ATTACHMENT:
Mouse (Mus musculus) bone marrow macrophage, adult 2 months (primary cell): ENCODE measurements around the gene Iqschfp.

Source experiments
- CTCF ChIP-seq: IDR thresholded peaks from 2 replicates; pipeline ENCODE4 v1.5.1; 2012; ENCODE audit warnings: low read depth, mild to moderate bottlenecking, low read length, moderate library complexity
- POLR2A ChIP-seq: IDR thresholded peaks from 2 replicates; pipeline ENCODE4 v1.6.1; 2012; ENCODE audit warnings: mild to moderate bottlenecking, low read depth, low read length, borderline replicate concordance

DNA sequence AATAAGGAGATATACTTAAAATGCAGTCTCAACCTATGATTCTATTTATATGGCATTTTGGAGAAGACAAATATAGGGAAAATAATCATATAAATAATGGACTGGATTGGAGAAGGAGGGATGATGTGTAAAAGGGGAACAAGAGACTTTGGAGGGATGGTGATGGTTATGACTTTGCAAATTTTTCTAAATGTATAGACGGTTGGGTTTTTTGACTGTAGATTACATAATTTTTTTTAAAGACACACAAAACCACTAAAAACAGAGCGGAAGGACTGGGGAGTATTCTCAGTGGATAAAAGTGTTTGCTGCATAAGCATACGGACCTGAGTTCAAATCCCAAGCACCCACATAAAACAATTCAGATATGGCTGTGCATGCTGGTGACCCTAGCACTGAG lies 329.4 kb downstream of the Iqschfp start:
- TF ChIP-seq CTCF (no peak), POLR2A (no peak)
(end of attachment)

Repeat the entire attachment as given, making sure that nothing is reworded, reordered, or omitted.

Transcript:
Mouse (Mus musculus) bone marrow macrophage, adult 2 months (primary cell): ENCODE measurements around the gene Iqschfp.

Source experiments
- CTCF ChIP-seq: IDR thresholded peaks from 2 replicates; pipeline ENCODE4 v1.5.1; 2012; ENCODE audit warnings: low read depth, mild to moderate bottlenecking, low read length, moderate library complexity
- POLR2A ChIP-seq: IDR thresholded peaks from 2 replicates; pipeline ENCODE4 v1.6.1; 2012; ENCODE audit warnings: mild to moderate bottlenecking, low read depth, low read length, borderline replicate concordance

DNA sequence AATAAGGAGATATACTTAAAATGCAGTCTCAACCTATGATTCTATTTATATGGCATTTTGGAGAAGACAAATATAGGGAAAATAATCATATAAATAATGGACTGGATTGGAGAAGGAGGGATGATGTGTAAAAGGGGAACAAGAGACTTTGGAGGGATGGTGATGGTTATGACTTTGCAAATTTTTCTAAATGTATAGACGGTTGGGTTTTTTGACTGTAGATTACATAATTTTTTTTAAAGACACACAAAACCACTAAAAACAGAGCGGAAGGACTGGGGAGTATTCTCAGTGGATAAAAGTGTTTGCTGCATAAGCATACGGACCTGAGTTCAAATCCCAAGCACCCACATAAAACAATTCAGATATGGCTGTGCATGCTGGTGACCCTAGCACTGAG lies 329.4 kb downstream of the Iqschfp start:
- TF ChIP-seq CTCF (no peak), POLR2A (no peak)